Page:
- Opalescence- It reflects the lustrous light on the glazed finish of the pot.
- Bentonite- It holds all the components into suspension, while they are under the firing process.
- Opacifiers- They give an opaque or white background to the glaze. Bone ash and tin oxide are two different and widely used Opacifiers.
- Suspenders- These help to keep the heavy components of the glaze from coming off after the firing process is over.
- Gums- They help to add toughness to the glaze and aid in protecting the finish before it is fired at very high temperatures.
Types of Pottery Glazes:
There is a wide range of pottery glazes available in the market. We can categorize these glazes based on their origin and temperature tolerance. Now, let’s have a glance at them one by one:
1. Traditional Glazes:
These glazes have been used for centuries and are named after their principal fluxing agent. The following are some of the types of glazes that fall under this category.
It is made from plants or wood ash. It is bio-degradable. This type of glaze contains Potash and lime; hence, they have a naturally acidic tendency. Ash Glaze has been used widely in East Asia.
It is made up of tectosilicate minerals and contains glazes of porcelain. It comes in pink, white, brown, grey, or blue color.
This glaze becomes shiny and transparent after firing. Lead glazes are the widely used ones because of the effect that they produce after firing on the pottery piece. They come in both plain and colored forms. For a long time, they have been the most commonly used glazes in China, the Mediterranean, and Europe.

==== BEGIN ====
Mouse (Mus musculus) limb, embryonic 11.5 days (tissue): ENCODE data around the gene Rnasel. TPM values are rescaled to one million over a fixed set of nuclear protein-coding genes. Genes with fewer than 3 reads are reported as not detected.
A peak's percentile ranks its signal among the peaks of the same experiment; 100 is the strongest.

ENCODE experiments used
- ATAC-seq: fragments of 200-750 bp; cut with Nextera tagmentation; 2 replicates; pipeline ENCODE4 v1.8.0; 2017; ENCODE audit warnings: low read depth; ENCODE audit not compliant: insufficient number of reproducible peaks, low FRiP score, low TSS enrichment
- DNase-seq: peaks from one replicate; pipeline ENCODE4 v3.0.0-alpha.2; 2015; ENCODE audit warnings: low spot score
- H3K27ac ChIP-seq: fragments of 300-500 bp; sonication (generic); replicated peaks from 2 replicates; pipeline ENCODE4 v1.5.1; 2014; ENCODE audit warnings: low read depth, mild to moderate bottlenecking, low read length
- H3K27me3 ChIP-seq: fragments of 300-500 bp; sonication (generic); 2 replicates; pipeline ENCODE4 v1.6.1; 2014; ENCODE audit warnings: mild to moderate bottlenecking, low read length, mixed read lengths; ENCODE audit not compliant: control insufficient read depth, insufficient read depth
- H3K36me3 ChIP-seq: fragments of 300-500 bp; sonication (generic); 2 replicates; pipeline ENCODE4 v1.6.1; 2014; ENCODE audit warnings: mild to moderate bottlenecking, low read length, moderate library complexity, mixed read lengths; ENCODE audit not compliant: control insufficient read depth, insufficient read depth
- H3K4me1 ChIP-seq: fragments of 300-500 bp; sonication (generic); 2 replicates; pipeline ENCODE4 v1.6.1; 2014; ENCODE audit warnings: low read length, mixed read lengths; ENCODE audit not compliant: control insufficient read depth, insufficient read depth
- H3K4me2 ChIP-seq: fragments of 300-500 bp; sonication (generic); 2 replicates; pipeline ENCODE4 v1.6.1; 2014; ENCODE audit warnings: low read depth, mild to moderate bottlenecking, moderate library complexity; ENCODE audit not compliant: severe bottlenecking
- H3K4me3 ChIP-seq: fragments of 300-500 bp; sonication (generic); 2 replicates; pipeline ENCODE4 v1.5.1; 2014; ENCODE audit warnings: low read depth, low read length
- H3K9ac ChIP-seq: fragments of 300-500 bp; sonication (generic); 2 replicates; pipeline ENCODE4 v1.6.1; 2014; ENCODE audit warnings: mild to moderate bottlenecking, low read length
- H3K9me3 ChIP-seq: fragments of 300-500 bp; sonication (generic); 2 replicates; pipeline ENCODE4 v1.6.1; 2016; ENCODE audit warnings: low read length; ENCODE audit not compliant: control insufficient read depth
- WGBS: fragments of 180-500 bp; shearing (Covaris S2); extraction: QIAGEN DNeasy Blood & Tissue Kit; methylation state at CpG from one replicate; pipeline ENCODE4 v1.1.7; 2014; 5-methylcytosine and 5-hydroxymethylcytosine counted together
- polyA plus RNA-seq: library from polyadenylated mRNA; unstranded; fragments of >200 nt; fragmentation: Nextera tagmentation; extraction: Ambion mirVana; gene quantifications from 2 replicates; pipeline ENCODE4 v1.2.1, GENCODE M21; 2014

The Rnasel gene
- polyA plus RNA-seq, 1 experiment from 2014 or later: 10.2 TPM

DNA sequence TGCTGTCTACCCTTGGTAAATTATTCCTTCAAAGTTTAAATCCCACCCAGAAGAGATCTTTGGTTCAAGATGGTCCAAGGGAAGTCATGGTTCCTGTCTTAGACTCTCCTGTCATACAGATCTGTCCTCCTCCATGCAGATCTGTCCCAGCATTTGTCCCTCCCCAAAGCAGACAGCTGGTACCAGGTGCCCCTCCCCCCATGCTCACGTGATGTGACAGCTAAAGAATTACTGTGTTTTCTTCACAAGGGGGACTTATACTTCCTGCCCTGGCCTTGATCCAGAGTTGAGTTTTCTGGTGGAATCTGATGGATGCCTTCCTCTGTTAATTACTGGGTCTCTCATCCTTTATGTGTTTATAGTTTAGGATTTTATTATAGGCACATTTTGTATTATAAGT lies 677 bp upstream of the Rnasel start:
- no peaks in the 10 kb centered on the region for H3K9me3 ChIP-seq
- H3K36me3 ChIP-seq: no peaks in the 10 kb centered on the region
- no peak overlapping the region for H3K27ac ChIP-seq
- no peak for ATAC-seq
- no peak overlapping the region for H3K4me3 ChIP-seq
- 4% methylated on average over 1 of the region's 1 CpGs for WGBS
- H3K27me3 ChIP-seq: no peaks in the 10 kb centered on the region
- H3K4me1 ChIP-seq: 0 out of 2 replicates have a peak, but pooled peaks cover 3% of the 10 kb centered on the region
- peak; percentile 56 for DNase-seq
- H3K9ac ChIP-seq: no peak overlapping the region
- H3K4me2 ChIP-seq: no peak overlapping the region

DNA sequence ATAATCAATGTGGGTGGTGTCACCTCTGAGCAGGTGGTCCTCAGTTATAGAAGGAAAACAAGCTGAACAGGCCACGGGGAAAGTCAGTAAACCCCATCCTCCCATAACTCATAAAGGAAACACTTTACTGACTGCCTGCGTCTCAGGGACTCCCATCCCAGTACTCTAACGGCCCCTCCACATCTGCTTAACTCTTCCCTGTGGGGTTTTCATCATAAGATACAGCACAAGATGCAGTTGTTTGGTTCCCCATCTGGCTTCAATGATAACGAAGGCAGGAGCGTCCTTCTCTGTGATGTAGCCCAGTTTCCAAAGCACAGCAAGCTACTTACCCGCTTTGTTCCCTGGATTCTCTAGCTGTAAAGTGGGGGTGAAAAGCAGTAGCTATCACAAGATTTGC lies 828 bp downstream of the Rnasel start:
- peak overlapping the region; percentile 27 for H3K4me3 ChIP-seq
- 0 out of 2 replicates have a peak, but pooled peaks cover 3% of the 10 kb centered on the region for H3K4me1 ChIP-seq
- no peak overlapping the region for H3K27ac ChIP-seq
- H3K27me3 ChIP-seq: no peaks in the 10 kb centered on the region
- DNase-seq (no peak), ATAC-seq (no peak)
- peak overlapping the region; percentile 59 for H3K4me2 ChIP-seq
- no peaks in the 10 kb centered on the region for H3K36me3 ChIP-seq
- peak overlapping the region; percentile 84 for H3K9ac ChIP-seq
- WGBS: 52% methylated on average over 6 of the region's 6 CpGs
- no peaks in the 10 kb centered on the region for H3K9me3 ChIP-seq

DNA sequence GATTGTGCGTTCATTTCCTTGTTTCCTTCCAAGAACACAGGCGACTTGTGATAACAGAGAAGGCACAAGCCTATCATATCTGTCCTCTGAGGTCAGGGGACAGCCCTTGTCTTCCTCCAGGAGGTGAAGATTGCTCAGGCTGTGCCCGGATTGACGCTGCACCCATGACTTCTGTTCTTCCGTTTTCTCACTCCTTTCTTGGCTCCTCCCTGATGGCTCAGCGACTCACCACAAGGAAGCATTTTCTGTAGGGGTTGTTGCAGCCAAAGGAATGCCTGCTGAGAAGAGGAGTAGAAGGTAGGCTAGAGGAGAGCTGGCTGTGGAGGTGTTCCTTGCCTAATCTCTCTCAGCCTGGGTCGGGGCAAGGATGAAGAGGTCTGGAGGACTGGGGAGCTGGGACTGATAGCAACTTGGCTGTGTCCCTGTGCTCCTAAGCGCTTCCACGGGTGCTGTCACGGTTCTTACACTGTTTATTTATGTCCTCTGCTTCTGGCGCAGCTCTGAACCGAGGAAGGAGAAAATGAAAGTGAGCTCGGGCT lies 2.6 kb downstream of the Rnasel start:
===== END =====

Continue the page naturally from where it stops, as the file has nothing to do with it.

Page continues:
Common salt is the main ingredient. These glazes have a translucent, glossy, and orange-peel-like texture. It is thrown straight into the kiln at a high temperature during the firing process. It must be noted that this glaze can be colorless, brown, blue, or purple.
This particular glaze has played an essential role in Islamic Pottery. Tin-glazed pottery is simply lead glaze combined with tin oxide. It is shiny and opaque and provides the right background for enhancing the bright paints used for the decoration of your pot.
2. Contemporary Glazes:
Pottery is eternal, and it has been loved in all parts of the world. With the enhancement in technology and change in the art and aesthetics of the modern world, the traditional glazes have been modified to fit in the contemporary world’s needs. Following are some of the contemporary glazes: